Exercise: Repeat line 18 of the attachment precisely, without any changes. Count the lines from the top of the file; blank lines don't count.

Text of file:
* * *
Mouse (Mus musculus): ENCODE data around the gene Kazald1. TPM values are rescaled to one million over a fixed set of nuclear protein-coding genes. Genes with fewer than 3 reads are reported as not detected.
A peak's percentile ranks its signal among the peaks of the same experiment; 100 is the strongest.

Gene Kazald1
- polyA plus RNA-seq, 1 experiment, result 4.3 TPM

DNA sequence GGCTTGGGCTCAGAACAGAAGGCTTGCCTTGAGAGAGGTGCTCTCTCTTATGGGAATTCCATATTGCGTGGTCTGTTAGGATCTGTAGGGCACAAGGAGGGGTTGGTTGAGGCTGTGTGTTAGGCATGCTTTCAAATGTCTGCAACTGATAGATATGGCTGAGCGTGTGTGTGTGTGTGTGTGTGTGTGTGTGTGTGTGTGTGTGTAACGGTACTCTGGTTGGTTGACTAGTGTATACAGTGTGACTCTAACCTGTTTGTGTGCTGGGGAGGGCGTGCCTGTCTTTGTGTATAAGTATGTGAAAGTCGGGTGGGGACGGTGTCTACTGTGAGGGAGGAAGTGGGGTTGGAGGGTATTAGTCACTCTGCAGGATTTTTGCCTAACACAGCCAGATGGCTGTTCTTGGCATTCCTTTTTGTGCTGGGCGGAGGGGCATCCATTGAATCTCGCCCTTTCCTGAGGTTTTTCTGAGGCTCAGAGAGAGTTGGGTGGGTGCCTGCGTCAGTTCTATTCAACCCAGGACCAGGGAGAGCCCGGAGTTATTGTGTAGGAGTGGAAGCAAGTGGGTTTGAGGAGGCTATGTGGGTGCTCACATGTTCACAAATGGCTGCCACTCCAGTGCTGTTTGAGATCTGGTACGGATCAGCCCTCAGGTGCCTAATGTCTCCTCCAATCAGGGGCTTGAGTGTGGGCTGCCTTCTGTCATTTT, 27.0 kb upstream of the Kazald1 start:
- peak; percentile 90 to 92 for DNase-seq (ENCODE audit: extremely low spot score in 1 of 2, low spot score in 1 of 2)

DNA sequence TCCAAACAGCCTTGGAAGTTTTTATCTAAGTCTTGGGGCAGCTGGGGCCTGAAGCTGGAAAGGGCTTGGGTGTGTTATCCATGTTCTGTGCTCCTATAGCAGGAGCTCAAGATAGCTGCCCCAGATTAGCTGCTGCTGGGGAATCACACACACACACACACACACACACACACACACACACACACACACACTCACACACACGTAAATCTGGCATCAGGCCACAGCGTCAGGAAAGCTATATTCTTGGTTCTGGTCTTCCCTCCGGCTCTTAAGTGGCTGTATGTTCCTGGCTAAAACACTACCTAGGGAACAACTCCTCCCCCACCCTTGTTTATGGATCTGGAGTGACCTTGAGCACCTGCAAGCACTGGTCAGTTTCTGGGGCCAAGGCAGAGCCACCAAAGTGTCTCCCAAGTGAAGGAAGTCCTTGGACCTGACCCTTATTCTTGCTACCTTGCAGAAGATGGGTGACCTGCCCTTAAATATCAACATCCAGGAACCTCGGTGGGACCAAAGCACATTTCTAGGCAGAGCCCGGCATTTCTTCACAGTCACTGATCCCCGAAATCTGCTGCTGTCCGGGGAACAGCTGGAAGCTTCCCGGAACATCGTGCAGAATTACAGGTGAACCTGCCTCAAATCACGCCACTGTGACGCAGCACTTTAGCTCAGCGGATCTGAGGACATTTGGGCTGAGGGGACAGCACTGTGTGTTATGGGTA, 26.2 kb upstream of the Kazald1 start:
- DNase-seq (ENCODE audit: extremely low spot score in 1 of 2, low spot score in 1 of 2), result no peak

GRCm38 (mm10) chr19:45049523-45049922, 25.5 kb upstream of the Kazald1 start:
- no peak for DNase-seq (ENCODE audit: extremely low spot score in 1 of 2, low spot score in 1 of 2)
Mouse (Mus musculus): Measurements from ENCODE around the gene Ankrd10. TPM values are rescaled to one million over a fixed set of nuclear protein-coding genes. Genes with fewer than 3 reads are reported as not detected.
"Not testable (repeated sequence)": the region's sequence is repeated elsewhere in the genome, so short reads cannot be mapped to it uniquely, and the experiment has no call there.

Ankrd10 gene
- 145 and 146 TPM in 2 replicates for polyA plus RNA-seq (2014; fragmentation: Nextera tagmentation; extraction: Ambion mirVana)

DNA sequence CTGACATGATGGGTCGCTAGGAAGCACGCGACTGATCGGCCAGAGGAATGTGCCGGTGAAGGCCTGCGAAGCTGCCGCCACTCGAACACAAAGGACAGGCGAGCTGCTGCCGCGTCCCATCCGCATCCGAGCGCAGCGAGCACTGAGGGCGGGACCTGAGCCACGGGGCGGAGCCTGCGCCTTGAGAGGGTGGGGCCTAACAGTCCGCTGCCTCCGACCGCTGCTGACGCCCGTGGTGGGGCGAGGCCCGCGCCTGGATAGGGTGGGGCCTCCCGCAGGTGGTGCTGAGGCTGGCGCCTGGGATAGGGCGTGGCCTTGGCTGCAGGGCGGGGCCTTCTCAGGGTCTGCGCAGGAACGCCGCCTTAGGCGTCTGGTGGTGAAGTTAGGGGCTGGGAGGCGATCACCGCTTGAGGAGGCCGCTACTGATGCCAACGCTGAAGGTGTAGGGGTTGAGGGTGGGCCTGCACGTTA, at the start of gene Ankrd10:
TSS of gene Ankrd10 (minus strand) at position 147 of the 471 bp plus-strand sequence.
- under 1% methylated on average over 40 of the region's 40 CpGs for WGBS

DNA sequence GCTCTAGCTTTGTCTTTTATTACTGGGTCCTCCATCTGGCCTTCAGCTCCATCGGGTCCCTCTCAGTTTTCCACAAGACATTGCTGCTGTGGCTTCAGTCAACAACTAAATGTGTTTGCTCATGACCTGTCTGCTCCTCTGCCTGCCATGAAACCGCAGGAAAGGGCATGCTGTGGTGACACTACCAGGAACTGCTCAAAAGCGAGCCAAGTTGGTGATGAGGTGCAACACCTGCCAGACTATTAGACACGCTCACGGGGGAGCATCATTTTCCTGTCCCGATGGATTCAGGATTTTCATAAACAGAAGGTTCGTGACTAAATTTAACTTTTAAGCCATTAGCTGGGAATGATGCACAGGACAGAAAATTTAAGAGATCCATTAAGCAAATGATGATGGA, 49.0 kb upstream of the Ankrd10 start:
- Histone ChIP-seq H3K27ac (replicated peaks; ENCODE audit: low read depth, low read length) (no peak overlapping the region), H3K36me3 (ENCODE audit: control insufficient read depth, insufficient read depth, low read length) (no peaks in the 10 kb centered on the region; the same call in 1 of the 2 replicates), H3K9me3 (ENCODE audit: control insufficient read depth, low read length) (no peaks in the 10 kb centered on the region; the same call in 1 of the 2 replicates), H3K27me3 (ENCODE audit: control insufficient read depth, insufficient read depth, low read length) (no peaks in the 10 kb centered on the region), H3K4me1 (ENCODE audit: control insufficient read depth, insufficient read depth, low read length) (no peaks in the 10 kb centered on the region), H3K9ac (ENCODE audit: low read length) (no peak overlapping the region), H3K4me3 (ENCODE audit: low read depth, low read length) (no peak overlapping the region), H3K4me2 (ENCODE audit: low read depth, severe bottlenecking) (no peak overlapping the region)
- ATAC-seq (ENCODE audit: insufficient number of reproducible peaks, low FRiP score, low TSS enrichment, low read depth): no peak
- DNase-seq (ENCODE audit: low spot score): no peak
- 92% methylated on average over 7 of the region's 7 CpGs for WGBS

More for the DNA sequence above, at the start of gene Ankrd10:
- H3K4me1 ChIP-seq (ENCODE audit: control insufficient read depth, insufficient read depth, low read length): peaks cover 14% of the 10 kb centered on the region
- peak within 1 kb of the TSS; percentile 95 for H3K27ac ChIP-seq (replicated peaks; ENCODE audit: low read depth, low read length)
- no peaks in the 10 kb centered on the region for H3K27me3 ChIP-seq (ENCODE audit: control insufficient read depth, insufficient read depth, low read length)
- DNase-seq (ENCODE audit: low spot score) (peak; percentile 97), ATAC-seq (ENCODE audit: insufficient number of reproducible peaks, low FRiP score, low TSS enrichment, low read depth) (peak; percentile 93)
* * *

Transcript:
DNA sequence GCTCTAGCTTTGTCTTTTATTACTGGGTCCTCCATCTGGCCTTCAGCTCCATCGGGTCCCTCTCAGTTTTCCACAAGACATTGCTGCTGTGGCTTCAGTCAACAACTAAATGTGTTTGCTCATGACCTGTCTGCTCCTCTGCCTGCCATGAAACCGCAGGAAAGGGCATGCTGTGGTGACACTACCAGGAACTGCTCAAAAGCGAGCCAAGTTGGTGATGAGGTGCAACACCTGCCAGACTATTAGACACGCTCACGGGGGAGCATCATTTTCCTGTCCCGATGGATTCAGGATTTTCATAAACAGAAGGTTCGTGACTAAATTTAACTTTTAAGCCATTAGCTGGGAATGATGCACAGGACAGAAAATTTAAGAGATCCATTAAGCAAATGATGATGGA, 49.0 kb upstream of the Ankrd10 start: